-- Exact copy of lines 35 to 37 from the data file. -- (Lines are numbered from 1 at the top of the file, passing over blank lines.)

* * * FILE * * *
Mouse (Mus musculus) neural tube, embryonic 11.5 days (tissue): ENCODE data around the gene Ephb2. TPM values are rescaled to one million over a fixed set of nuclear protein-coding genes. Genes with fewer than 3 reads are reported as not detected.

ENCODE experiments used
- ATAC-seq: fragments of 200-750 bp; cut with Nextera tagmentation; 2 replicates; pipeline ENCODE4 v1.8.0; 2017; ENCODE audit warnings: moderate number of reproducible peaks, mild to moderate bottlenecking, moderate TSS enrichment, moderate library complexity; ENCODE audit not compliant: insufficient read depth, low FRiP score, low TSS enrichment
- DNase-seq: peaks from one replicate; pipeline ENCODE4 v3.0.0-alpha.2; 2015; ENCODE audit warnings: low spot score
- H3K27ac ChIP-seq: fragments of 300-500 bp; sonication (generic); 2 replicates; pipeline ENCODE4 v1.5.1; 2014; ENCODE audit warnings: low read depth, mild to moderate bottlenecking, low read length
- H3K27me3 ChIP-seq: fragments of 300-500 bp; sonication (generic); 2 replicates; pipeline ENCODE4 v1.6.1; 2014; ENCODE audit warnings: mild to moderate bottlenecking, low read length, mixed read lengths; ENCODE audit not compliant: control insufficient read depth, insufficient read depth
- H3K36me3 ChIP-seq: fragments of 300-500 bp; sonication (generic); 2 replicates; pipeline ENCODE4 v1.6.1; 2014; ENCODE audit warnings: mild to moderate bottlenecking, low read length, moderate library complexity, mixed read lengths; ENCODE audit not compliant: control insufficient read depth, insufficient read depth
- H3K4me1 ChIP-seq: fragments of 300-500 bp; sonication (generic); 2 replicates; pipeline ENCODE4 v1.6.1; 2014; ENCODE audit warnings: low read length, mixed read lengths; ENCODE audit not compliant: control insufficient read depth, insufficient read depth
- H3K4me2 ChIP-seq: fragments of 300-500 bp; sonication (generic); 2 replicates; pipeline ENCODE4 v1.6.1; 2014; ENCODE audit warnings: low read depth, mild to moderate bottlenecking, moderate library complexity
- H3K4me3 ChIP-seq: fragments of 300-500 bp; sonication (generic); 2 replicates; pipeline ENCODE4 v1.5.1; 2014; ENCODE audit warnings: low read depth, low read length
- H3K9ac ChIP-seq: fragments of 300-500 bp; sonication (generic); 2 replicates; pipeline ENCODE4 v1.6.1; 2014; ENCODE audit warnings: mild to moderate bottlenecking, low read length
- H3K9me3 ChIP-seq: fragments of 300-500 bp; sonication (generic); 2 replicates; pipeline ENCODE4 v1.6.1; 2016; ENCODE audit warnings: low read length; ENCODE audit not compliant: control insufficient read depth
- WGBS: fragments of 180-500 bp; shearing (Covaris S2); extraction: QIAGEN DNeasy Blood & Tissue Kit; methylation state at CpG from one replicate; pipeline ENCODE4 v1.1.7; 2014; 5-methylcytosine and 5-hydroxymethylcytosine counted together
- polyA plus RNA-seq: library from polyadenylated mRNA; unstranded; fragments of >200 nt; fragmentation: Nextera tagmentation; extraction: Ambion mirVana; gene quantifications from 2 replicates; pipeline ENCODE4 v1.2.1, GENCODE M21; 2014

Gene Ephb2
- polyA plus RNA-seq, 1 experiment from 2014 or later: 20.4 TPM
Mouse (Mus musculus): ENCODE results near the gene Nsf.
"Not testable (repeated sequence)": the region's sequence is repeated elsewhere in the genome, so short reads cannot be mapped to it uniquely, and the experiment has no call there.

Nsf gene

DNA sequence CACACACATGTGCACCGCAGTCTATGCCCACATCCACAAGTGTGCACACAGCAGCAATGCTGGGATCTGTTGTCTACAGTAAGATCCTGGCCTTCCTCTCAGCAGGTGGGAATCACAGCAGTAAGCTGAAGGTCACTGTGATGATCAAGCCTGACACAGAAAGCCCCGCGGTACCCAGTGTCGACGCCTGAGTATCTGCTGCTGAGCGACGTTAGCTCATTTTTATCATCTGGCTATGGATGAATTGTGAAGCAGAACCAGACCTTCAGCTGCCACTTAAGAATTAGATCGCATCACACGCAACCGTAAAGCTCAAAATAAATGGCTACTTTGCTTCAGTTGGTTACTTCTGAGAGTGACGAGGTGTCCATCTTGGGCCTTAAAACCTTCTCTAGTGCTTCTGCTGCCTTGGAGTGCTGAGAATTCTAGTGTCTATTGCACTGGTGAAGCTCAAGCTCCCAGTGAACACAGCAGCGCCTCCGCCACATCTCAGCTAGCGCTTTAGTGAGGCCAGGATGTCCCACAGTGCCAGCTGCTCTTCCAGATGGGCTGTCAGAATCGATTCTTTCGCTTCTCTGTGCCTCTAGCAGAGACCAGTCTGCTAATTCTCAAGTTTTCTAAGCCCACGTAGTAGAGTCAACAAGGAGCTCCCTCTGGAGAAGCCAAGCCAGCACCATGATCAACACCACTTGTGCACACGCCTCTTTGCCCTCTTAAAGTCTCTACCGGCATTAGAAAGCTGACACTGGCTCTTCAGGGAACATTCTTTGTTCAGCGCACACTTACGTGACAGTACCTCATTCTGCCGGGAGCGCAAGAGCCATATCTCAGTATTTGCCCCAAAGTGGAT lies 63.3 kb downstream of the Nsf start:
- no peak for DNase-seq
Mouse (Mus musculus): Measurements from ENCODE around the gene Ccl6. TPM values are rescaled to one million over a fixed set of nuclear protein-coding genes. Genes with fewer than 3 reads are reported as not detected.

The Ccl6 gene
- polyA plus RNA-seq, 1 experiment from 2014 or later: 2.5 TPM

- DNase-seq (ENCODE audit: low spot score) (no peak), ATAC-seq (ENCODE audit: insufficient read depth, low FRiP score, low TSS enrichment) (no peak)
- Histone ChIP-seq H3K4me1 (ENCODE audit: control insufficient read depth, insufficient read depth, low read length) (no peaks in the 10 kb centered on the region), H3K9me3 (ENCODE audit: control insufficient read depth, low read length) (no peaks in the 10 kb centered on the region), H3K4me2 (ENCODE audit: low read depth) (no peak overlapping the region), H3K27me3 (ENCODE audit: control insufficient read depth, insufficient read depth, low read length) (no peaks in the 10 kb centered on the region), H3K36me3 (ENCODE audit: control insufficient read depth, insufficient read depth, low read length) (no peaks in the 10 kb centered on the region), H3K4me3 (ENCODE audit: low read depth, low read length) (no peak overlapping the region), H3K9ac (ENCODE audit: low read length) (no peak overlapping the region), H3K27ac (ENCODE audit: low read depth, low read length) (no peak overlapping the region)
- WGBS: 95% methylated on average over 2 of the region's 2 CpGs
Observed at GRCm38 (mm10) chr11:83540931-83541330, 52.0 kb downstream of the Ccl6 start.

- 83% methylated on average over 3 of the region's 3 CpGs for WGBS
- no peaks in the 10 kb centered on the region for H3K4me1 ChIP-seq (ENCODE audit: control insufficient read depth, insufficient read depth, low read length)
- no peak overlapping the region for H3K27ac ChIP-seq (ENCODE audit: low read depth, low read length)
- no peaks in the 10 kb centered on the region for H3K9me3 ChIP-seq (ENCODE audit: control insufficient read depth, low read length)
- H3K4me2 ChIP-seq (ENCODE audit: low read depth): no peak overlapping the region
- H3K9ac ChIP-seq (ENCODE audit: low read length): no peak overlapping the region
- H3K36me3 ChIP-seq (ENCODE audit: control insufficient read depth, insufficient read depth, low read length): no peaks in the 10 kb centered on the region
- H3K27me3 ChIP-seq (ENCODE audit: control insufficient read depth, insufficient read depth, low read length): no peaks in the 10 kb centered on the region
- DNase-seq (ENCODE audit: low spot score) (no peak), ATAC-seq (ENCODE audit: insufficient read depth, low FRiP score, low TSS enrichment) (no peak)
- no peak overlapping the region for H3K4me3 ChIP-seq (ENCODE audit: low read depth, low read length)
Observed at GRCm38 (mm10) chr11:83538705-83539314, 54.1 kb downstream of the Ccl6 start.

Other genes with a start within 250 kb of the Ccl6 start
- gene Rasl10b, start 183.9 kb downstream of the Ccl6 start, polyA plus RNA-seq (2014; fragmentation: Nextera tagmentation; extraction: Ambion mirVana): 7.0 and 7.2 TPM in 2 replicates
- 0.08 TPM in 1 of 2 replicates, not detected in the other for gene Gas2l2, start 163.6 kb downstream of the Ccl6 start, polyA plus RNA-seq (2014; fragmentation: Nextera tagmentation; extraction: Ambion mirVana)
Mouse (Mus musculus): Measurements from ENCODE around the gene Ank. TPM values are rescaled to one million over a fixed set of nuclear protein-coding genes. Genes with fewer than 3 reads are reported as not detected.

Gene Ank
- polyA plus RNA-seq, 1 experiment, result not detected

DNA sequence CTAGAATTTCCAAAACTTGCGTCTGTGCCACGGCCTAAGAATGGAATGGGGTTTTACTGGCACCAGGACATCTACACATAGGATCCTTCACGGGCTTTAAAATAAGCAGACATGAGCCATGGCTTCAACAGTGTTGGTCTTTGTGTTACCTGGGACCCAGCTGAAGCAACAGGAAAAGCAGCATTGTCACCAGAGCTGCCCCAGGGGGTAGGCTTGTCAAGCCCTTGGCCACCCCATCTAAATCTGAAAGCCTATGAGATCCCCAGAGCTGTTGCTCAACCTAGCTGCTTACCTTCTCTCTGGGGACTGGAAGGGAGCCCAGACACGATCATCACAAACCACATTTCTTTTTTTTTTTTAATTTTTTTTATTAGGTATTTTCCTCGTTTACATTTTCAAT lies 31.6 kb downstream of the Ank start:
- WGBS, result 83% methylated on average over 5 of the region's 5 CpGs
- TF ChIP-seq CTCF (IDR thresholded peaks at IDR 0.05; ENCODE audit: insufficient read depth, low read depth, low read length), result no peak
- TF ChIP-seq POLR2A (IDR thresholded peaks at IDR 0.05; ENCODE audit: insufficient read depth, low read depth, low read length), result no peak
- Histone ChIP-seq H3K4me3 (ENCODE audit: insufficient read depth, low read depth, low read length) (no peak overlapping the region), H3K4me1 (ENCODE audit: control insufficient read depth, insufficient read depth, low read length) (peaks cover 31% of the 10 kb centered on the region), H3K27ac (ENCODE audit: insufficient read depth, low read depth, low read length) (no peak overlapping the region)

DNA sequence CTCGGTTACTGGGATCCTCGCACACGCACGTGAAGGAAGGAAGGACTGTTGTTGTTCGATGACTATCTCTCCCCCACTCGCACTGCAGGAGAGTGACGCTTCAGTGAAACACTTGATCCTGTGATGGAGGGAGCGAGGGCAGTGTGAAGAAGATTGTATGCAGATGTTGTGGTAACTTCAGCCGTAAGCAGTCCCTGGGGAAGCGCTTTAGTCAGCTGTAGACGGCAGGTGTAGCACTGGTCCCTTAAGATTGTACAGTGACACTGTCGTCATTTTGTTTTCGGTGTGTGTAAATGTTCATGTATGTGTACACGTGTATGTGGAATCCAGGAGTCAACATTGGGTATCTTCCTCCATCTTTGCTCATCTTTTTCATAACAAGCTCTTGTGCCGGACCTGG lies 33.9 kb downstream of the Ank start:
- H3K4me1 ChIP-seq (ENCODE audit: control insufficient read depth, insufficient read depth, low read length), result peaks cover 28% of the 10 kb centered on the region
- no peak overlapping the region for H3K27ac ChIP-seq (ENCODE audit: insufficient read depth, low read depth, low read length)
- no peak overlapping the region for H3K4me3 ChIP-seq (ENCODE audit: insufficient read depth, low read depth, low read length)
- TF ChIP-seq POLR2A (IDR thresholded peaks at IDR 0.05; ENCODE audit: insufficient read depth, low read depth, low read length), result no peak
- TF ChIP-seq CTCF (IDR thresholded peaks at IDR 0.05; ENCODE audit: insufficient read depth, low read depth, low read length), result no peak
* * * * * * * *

- H3K36me3 ChIP-seq (ENCODE audit: control insufficient read depth, insufficient read depth, low read length): no peaks in the 10 kb centered on the region
- H3K27me3 ChIP-seq (ENCODE audit: control insufficient read depth, insufficient read depth, low read length): no peaks in the 10 kb centered on the region
- DNase-seq (ENCODE audit: low spot score) (no peak), ATAC-seq (ENCODE audit: insufficient read depth, low FRiP score, low TSS enrichment) (no peak)